Posts Tagged ‘perichoresis’

In my third year of InterVarsity staff, the New York / New Jersey region required all new staff to finish their three-year training by developing a thesis of sorts. This study would then be the basis of a specialty for speaking to students on campus. Most picked typical themes for a general college audience such as multi-ethnicity, social justice, and gender roles. The work of my colleagues represented everything that made me proud to be part of InterVarsity.

Given my background in science, I thought it important to use my experience to further discussion of these issues. Dr. Sagan’s basic premise for critical thinking and how we learn was outlined in Demon Haunted World as being “wonder” and “skepticism”. This epistemolgy (how we know what is true) was deliberately meant to image “chance” and “necessity” as basic to his evolutionary understanding of science and the nature of the “Cosmos”.

Previously, I had read dozens of books across the spectrum of Christian understanding. It was a tortuous process in which I rejected view after view for various reasons. Finally, through this project, I would find a theologian who made sense of the science and faith chaos for me. But more on that in a moment… (more…)

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So let me introduce you to Perichoretic Theosis!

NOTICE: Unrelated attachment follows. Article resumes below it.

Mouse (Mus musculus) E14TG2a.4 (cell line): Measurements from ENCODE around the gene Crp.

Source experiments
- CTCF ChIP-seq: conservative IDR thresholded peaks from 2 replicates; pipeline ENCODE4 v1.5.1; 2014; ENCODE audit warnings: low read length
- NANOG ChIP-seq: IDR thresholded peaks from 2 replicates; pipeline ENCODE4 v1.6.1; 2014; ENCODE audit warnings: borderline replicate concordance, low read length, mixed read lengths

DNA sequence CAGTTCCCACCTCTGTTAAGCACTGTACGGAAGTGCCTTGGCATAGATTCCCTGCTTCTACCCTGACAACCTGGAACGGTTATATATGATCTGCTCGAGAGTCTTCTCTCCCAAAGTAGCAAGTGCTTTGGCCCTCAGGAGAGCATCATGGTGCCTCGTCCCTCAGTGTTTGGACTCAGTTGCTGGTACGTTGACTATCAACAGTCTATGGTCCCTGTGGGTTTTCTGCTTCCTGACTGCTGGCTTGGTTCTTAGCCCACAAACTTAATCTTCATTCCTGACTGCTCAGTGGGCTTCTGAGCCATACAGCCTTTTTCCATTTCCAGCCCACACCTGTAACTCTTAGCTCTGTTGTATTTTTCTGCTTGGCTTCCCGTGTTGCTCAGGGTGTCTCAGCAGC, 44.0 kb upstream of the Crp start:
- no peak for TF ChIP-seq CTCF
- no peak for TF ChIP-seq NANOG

Early Christians wrestled to find language that would describe their experience of the triune God working in Christ through the Spirit. Quite often they would chose a word with weak meaning and fill it, or create an entirely new word.

One such word creation was “perichoresis” which quite literally means “to dance around”. Early theologians wished to convey that the Father and the Son and the Spirit not only embrace each other; but also enter into each other, permeate each other, and dwell in each other. One in being, and yet also eternally one in the intimacy of their relationship.

So what contribution does “theosis” add to the mix?

Greek Orthodox Christians use the word “theosis” to describe our spiritual pilgrimage. From the moment of baptism, the goal is to continually draw nearer to God throughout our lives participating in the life of the Spirit. This process is also sometimes referred to as “deification” in which we seek to become more holy and more “Christ-like” within Jesus Christ. In fact the word Christian means “little Christ”. A well known quote by St. Athanasius reflecting this belief is, “God became man so that we might become gods.”

Faith thinking changes all of life. My goal in writing is to discuss how this same creative intimacy is at work in our theology and daily life. God in Christ through the Spirit calls us (vocation) to join this same dance in an effort to transform our thinking and our lives. His dynamic One-ness creates fresh integrity to be in relationship with Himself, to know ourselves truly, to be at peace with our neighbors, and to understand more of the universe we inhabit beyond what we can see.

These are my reflections with the help of other theologians and guides as part of a collective journey to find signs and parables which tell of Grace and Peace in a land largely obscured by shadows. These are deeper meditations with the goal of holiness.

Please sit with me and add your own reflections along the way.

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